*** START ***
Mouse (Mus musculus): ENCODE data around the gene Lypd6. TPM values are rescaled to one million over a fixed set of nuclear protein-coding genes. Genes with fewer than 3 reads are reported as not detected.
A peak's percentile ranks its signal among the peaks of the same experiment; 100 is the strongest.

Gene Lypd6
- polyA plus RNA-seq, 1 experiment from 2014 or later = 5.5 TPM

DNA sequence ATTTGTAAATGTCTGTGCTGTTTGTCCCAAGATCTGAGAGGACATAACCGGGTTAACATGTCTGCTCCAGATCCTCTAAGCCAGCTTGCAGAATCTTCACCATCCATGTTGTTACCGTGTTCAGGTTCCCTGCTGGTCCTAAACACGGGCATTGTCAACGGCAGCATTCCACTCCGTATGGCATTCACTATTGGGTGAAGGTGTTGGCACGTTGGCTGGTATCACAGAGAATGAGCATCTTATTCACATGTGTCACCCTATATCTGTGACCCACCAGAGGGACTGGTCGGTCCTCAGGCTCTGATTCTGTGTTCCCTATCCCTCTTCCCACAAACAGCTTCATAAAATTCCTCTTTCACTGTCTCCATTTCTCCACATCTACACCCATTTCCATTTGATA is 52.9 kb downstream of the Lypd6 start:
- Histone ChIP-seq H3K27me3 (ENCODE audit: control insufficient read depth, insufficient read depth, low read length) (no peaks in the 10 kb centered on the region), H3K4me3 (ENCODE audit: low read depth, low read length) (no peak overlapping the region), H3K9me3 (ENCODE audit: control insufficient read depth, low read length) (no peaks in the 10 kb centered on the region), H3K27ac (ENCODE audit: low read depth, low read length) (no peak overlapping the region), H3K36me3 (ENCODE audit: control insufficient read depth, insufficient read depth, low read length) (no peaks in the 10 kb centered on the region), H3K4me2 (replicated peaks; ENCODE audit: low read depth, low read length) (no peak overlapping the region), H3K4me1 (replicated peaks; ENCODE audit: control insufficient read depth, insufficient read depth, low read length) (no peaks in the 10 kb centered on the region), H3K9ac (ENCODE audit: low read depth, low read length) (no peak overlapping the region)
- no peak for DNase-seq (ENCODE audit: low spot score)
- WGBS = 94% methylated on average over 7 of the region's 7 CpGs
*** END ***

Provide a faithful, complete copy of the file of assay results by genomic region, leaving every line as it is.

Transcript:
Mouse (Mus musculus): ENCODE data around the gene Lypd6. TPM values are rescaled to one million over a fixed set of nuclear protein-coding genes. Genes with fewer than 3 reads are reported as not detected.
A peak's percentile ranks its signal among the peaks of the same experiment; 100 is the strongest.

Gene Lypd6
- polyA plus RNA-seq, 1 experiment from 2014 or later = 5.5 TPM

DNA sequence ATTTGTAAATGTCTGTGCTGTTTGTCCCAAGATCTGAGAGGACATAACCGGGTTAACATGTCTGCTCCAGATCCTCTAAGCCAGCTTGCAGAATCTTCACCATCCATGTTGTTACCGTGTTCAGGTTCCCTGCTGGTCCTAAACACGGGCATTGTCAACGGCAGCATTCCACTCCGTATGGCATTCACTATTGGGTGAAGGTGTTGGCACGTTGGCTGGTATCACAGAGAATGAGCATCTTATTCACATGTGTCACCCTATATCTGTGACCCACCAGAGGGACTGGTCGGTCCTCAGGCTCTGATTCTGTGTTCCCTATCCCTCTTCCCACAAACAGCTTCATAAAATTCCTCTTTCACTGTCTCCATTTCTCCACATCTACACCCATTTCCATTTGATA is 52.9 kb downstream of the Lypd6 start:
- Histone ChIP-seq H3K27me3 (ENCODE audit: control insufficient read depth, insufficient read depth, low read length) (no peaks in the 10 kb centered on the region), H3K4me3 (ENCODE audit: low read depth, low read length) (no peak overlapping the region), H3K9me3 (ENCODE audit: control insufficient read depth, low read length) (no peaks in the 10 kb centered on the region), H3K27ac (ENCODE audit: low read depth, low read length) (no peak overlapping the region), H3K36me3 (ENCODE audit: control insufficient read depth, insufficient read depth, low read length) (no peaks in the 10 kb centered on the region), H3K4me2 (replicated peaks; ENCODE audit: low read depth, low read length) (no peak overlapping the region), H3K4me1 (replicated peaks; ENCODE audit: control insufficient read depth, insufficient read depth, low read length) (no peaks in the 10 kb centered on the region), H3K9ac (ENCODE audit: low read depth, low read length) (no peak overlapping the region)
- no peak for DNase-seq (ENCODE audit: low spot score)
- WGBS = 94% methylated on average over 7 of the region's 7 CpGs